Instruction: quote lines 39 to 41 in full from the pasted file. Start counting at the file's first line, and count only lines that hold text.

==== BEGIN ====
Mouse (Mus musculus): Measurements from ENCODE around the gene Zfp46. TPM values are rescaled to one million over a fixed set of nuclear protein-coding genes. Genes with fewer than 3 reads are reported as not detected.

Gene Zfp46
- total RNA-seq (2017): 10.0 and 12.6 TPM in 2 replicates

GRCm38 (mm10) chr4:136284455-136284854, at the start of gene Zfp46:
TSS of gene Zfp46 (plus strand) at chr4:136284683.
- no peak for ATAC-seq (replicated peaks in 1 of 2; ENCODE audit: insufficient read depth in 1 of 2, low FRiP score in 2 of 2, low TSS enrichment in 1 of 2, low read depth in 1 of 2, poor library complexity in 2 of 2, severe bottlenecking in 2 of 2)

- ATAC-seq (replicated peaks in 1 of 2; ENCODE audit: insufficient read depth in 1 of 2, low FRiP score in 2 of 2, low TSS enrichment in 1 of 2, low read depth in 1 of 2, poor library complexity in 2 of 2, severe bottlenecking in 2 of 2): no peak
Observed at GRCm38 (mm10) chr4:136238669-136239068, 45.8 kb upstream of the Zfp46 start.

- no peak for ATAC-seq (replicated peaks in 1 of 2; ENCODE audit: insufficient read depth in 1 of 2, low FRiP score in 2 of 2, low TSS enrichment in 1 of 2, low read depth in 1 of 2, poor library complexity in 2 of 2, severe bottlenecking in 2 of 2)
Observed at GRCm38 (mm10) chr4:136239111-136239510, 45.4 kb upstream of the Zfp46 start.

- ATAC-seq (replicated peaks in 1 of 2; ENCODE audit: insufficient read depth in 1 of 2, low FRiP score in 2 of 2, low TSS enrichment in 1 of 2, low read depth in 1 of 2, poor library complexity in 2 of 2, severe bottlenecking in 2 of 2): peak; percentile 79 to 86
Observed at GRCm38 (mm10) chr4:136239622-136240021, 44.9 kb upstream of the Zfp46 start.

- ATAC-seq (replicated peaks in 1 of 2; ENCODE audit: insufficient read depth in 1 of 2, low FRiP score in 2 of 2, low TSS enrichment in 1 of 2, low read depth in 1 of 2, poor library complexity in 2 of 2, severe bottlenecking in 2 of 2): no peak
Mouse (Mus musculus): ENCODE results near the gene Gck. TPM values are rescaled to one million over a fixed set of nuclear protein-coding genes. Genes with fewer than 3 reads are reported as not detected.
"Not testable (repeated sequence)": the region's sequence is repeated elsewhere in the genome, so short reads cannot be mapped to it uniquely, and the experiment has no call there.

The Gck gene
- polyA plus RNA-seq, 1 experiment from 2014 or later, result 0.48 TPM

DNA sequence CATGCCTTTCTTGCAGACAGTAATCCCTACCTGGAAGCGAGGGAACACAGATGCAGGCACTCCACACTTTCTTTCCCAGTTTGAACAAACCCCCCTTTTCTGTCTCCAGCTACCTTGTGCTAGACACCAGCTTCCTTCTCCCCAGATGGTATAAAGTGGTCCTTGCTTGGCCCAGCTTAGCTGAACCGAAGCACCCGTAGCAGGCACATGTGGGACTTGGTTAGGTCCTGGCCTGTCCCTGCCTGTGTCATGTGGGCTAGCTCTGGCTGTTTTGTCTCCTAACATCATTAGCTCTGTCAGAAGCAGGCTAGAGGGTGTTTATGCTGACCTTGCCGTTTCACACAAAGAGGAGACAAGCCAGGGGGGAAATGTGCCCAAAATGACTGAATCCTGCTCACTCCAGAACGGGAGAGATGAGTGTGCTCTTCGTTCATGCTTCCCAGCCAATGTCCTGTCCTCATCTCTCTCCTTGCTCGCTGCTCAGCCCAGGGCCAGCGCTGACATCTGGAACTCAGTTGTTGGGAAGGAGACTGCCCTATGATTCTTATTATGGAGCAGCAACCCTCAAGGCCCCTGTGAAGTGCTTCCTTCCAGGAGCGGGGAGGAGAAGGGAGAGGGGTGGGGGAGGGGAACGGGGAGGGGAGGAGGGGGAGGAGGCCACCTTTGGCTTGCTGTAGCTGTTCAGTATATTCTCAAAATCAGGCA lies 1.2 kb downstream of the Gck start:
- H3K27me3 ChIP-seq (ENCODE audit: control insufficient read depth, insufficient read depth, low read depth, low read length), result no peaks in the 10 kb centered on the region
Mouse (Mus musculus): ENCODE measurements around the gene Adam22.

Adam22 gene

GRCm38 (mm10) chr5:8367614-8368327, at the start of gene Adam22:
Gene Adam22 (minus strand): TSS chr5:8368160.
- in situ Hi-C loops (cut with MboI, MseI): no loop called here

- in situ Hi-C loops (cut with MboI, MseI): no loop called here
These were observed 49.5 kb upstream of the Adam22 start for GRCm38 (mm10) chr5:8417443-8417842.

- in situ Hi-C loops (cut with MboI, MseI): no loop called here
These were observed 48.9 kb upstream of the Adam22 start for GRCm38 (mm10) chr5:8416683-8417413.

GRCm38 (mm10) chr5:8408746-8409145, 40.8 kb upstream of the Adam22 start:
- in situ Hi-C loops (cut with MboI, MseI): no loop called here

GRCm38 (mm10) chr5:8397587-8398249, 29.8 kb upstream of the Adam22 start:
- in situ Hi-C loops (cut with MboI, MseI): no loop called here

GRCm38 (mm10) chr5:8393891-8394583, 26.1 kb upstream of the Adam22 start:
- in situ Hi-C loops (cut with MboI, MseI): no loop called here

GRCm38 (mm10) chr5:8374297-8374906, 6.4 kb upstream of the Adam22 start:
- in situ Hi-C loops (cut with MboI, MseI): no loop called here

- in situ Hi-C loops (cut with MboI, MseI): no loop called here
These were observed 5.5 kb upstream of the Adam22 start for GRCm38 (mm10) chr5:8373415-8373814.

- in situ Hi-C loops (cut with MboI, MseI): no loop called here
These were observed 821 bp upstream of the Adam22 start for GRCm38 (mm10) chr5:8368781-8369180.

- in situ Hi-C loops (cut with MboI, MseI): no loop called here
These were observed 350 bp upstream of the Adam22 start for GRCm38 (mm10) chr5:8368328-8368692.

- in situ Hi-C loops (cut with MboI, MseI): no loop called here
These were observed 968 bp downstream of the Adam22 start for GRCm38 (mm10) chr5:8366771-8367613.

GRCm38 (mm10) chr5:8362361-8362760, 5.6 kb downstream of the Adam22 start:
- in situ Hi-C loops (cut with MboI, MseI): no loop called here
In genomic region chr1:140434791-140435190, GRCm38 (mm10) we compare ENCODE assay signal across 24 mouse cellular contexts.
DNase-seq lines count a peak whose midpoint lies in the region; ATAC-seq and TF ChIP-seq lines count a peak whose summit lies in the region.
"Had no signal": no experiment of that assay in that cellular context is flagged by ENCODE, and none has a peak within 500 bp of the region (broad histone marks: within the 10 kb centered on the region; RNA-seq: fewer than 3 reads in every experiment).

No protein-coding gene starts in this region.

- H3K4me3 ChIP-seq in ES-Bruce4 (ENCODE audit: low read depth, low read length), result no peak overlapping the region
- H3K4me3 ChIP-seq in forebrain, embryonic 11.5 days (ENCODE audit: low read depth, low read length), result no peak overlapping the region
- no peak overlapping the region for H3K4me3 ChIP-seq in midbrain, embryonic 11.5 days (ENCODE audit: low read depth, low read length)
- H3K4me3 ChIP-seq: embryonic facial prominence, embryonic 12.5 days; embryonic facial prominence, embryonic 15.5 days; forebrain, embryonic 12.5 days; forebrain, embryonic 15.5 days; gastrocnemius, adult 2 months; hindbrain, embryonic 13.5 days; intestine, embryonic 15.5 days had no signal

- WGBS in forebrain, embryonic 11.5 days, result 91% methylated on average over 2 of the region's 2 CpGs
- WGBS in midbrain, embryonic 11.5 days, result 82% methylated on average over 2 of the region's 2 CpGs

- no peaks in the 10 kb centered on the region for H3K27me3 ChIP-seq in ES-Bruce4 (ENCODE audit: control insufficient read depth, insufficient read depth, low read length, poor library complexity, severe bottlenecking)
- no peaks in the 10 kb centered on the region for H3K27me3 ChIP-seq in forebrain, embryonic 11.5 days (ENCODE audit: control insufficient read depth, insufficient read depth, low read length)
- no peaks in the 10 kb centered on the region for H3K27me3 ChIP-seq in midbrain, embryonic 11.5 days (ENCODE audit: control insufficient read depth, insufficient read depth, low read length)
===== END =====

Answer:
- in situ Hi-C loops (cut with MboI, MseI): no loop called here
These were observed 821 bp upstream of the Adam22 start for GRCm38 (mm10) chr5:8368781-8369180.

- in situ Hi-C loops (cut with MboI, MseI): no loop called here